Information not available
- NW Washington eastward to W North Dakota
- W North Dakota southward to W Texas
- W Texas northwestward to S Nevada
- S Nevada northwestward to NW Washington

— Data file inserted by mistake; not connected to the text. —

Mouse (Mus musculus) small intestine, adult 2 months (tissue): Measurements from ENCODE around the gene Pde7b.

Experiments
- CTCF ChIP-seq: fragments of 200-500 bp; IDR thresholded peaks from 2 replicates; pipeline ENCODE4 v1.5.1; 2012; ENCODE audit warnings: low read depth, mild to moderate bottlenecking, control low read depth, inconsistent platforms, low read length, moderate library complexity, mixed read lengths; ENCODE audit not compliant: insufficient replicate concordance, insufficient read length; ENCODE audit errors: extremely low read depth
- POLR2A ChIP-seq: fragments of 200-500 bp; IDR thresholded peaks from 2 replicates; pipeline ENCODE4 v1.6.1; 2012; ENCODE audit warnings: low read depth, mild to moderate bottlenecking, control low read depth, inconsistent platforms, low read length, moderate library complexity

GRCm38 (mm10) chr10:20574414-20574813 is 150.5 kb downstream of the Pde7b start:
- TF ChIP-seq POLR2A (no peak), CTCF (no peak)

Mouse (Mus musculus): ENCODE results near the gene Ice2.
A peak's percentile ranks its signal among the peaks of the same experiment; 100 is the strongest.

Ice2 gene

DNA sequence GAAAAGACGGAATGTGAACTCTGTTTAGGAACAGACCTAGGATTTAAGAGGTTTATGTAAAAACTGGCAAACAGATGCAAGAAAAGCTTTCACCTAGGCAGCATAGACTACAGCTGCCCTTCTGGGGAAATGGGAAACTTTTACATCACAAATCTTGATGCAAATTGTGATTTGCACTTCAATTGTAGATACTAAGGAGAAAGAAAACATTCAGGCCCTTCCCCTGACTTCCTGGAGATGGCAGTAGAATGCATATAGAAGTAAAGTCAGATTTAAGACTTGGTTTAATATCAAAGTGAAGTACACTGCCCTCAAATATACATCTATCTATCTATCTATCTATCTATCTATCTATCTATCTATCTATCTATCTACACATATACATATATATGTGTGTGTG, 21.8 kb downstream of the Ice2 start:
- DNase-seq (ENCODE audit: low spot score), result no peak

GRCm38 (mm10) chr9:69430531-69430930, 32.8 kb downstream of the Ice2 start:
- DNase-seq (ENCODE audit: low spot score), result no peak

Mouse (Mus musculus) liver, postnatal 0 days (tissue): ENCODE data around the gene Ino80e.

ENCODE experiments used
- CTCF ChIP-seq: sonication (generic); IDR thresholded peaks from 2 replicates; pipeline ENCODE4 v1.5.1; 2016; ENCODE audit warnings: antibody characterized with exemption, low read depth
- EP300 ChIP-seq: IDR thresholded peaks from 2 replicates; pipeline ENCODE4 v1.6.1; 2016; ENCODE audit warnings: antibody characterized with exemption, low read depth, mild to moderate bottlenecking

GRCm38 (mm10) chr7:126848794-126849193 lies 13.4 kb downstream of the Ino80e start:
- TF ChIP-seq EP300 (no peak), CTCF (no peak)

Rocky Mountain juniper is most abundant in the Rocky Mountains as the name suggests, but it has a spotty distribution in many other areas from well within the Great Plains to the Pacific Northwest and eastern Great Basin. It is the western vicariant of the eastern red cedar and sometimes hybridizes with it where the ranges meet in the northern plains. This large shrub or small tree (less than about 50 feet in height) occupies the lowest wooded zone above grasslands and generally below the pine forests. It may range from sea level up to some 9000 feet in elevation. Trees vary considerably but often have a pyramidal shape. The leaves typically resemble small scales. The tiny male cones are usually produced on separate trees from the bright blue berry-like fruit, which ripens after two seasons. The abundant pollen is carried by the wind.